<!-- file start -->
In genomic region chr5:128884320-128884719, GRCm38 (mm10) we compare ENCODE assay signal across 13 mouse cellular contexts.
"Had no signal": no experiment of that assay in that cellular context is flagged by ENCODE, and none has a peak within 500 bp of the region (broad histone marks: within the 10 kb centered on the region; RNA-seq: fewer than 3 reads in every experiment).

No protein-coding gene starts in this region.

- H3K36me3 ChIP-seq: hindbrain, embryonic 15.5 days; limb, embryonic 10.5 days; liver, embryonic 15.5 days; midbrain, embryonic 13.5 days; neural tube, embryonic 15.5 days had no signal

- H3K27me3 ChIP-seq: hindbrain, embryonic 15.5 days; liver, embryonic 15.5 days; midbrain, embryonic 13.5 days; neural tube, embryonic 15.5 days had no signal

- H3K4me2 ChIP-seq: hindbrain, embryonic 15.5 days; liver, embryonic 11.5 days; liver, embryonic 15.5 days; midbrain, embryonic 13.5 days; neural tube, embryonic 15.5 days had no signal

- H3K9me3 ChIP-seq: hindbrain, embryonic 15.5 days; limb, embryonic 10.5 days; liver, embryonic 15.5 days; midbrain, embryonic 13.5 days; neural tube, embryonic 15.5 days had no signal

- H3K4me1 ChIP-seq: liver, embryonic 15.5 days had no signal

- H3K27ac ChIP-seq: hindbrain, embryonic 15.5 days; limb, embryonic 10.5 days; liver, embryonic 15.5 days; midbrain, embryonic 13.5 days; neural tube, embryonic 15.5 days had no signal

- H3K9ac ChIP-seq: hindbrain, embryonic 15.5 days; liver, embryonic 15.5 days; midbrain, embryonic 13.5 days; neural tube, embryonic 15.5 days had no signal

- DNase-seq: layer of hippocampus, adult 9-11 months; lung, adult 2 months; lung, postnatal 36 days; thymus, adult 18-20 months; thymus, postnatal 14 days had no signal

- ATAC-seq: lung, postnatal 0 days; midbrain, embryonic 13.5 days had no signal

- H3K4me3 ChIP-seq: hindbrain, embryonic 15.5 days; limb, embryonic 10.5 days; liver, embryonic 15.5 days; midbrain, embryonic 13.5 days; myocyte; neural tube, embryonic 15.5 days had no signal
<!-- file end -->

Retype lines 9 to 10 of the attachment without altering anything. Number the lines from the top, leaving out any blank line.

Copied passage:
- H3K27ac ChIP-seq: hindbrain, embryonic 15.5 days; limb, embryonic 10.5 days; liver, embryonic 15.5 days; midbrain, embryonic 13.5 days; neural tube, embryonic 15.5 days had no signal

- H3K9ac ChIP-seq: hindbrain, embryonic 15.5 days; liver, embryonic 15.5 days; midbrain, embryonic 13.5 days; neural tube, embryonic 15.5 days had no signal